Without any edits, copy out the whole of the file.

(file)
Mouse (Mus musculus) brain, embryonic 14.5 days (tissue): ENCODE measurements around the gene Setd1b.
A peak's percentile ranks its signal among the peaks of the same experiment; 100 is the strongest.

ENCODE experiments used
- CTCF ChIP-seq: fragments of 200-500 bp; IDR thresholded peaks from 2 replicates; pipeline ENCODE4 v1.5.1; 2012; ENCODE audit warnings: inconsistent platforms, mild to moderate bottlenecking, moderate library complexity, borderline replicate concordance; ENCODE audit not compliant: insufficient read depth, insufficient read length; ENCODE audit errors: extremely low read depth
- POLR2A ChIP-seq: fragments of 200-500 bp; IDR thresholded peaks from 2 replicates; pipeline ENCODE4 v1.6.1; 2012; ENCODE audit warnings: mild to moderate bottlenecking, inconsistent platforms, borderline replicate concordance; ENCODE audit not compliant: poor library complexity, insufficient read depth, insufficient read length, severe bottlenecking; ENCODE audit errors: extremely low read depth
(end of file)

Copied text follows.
Mouse (Mus musculus) brain, embryonic 14.5 days (tissue): ENCODE measurements around the gene Setd1b.
A peak's percentile ranks its signal among the peaks of the same experiment; 100 is the strongest.

ENCODE experiments used
- CTCF ChIP-seq: fragments of 200-500 bp; IDR thresholded peaks from 2 replicates; pipeline ENCODE4 v1.5.1; 2012; ENCODE audit warnings: inconsistent platforms, mild to moderate bottlenecking, moderate library complexity, borderline replicate concordance; ENCODE audit not compliant: insufficient read depth, insufficient read length; ENCODE audit errors: extremely low read depth
- POLR2A ChIP-seq: fragments of 200-500 bp; IDR thresholded peaks from 2 replicates; pipeline ENCODE4 v1.6.1; 2012; ENCODE audit warnings: mild to moderate bottlenecking, inconsistent platforms, borderline replicate concordance; ENCODE audit not compliant: poor library complexity, insufficient read depth, insufficient read length, severe bottlenecking; ENCODE audit errors: extremely low read depth